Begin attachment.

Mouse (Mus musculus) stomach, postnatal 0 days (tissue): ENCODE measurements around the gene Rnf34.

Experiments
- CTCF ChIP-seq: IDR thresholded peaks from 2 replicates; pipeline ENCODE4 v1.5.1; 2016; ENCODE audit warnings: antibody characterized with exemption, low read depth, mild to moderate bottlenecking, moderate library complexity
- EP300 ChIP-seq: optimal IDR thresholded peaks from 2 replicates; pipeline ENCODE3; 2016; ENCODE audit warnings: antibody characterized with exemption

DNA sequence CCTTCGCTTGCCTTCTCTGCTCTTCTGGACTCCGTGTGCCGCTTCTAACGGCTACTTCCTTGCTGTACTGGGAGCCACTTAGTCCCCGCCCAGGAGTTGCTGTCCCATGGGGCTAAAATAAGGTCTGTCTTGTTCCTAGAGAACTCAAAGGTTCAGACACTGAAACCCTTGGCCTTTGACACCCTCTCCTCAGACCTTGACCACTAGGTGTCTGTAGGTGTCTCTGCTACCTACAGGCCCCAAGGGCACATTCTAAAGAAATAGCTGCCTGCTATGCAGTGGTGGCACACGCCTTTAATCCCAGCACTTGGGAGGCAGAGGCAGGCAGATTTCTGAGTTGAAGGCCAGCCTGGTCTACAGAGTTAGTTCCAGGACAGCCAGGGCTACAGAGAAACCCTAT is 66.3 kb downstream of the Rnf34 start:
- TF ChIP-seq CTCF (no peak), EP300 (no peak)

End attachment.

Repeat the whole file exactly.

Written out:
Mouse (Mus musculus) stomach, postnatal 0 days (tissue): ENCODE measurements around the gene Rnf34.

Experiments
- CTCF ChIP-seq: IDR thresholded peaks from 2 replicates; pipeline ENCODE4 v1.5.1; 2016; ENCODE audit warnings: antibody characterized with exemption, low read depth, mild to moderate bottlenecking, moderate library complexity
- EP300 ChIP-seq: optimal IDR thresholded peaks from 2 replicates; pipeline ENCODE3; 2016; ENCODE audit warnings: antibody characterized with exemption

DNA sequence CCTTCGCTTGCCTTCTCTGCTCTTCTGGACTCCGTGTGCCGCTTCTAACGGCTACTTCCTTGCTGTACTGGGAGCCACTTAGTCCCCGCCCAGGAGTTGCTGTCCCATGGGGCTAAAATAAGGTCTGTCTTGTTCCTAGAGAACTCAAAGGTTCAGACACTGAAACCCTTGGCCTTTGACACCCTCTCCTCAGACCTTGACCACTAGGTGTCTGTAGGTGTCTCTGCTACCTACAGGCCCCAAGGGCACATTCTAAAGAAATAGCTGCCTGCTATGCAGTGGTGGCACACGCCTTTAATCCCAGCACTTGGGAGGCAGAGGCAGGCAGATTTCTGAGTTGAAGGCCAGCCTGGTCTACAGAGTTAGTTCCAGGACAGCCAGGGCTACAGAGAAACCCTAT is 66.3 kb downstream of the Rnf34 start:
- TF ChIP-seq CTCF (no peak), EP300 (no peak)